Finding a religious education program is important for your child(ren)'s growth in faith. The first step to finding a program is to call your local parish. If that is not possible, you may wish to call the Archdiocesan regional director for the county in which you live (click "Staff Contacts" from the menu above). She will be able to direct you to a suitable program.A religious education program may be offered anytime from September until June. There are 30 sessions of 90 minutes each. An opportunity for family catechesis is offered each year of approximately 2½ hours in length. Many parishes may also offer summer Bible sessions for the faith formation enrichment of the children.The parish religious education program supplements the faith formation a child is receiving at home. A parent, as the primary religious educator, is wise to enroll a child as soon as he or she is ready to enter a program. Some parishes offer religious education as early as pre-school; others begin at kindergarten. Ideally, the child is enrolled at a grade level comparable to their level at school. Thus, a child enrolled in kindergarten at their local school would be enrolled at the same level at their parish religious education program. For more information, please contact your local parish.Out of concern that children in the Catechetical programs receive sufficient faith formation, Cardinal Egan mandated 30 sessions of 90 minutes each, and two sessions of 2 and 1/2 hours each of Family Catechesis. Prior to this Mandate, the norm was 30 sessions of 75 minutes each. Cardinal Dolan has reissued this Mandate to which each parish is expected to adhere. A few pastors have requested from the Cardinal and have received permission to have a different schedule for one year while they work out problems like space, scheduling, etc. Without the Cardinal's written permission, no parish may deviate from the mandated 30 sessions of 90 minutes each, and two sessions of 2 and 1/2 hours each of Family Catechesis. Prior to this Mandate, the norm was 30 sessions of 75 minutes each. Cardinal Dolan has reissued this Mandate to which each parish is expected to adhere.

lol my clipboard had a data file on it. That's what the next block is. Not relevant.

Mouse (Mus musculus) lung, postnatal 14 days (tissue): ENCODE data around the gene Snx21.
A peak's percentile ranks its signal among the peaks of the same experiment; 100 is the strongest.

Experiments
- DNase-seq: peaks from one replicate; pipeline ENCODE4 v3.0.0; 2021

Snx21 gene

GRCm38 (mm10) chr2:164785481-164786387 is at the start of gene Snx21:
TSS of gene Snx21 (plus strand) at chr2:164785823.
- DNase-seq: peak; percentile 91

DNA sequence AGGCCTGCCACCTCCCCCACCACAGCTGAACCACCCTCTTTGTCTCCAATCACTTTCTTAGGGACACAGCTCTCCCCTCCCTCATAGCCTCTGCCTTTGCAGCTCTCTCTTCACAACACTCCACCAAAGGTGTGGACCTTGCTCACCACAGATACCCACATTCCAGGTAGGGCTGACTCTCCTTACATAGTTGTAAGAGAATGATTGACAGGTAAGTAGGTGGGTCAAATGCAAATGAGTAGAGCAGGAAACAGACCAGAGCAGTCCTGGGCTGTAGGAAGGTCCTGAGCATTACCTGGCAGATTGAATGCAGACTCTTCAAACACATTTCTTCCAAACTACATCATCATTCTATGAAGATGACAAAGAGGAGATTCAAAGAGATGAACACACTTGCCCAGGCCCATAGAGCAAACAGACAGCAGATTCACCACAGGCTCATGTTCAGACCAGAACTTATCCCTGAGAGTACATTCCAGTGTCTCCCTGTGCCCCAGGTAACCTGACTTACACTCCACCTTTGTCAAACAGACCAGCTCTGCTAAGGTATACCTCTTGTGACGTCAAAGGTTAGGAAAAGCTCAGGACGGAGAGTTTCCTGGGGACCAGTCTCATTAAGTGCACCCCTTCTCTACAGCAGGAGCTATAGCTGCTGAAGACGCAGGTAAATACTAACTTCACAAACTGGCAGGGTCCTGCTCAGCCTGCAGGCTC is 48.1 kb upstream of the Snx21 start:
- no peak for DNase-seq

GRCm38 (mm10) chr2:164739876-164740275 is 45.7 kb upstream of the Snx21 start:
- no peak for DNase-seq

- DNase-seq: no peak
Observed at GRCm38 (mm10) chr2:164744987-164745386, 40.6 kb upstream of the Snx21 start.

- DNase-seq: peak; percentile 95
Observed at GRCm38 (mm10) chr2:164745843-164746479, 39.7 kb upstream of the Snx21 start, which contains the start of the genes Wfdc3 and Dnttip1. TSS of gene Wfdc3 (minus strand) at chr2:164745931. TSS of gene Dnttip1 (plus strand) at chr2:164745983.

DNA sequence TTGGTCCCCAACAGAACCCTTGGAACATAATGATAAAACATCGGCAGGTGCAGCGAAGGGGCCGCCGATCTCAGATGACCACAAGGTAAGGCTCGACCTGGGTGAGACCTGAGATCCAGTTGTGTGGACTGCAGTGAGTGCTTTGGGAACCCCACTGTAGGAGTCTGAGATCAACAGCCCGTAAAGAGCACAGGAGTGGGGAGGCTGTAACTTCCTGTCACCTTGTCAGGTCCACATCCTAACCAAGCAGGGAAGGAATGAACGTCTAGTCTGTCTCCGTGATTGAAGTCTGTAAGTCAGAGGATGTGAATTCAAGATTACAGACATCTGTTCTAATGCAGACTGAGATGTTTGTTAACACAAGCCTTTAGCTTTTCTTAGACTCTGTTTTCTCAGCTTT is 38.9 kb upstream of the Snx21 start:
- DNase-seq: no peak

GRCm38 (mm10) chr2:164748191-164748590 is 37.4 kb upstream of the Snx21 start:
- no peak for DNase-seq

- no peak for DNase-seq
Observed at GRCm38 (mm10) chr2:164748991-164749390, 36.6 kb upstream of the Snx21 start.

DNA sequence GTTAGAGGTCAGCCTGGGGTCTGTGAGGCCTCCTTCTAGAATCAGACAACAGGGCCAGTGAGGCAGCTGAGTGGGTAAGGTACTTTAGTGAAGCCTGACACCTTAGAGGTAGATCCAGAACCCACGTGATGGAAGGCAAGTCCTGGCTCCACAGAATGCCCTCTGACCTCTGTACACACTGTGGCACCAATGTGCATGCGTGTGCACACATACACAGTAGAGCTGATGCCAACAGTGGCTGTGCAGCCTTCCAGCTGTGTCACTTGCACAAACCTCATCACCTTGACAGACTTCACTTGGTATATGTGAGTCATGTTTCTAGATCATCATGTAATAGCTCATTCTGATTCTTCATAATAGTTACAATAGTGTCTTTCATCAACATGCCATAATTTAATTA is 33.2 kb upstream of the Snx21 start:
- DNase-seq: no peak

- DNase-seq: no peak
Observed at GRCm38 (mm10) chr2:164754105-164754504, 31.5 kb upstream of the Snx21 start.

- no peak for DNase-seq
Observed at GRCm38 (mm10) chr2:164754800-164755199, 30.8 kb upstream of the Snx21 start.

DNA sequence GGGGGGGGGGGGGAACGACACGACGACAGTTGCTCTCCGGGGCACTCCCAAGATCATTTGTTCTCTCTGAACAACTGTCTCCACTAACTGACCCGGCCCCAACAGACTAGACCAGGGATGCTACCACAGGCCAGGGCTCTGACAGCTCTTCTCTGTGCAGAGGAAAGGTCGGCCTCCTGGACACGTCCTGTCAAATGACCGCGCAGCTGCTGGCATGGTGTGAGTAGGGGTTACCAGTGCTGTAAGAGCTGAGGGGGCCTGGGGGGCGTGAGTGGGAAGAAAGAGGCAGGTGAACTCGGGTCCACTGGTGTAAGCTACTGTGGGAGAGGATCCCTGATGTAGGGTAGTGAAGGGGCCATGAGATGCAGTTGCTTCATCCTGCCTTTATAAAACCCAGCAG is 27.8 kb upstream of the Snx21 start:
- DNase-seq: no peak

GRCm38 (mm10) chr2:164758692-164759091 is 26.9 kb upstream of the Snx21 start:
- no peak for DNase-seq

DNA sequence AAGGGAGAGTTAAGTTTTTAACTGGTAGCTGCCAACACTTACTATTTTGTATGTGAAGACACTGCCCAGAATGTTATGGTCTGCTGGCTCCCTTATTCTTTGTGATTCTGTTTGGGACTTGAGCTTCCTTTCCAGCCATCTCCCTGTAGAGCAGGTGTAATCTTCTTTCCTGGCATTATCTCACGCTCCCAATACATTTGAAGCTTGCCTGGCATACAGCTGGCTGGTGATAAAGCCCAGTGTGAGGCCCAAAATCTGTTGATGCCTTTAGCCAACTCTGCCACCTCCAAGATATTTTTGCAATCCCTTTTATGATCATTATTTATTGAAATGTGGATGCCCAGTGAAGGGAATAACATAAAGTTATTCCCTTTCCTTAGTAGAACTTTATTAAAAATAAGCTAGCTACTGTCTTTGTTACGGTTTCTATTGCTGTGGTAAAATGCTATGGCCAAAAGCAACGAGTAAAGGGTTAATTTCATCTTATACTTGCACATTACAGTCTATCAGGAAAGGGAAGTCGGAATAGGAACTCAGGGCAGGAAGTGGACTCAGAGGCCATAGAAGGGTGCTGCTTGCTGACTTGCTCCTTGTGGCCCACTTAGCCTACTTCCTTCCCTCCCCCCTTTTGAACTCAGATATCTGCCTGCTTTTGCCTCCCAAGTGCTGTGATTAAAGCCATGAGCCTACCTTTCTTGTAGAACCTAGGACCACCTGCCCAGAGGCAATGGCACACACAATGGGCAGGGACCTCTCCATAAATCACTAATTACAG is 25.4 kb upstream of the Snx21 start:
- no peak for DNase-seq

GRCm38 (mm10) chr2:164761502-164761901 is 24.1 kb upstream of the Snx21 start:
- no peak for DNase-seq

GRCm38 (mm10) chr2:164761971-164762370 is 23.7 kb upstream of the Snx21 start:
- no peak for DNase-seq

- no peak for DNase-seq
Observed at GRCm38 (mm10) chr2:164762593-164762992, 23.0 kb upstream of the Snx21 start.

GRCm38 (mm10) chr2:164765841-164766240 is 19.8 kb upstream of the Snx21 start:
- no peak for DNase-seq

A few pastors have requested from the Cardinal and have received permission to have a different schedule for one year while they work out problems like space, scheduling, etc. Without the Cardinal's written permission, no parish may deviate from the Mandate.When parents ask for their child to be baptized, the Church blesses their request with the prayer "...they will be the first teachers of their children in the ways of faith. May they be also the best teachers, bearing witness to the faith by what they say and do." Parents who take this blessing to heart understand that they begin, support and maintain religious education within the family. The family is the "domestic church." Within this church children are first educated in the faith through spiritual and moral modeling. Parents teach their children to pray and to live a good Christian life by their own example.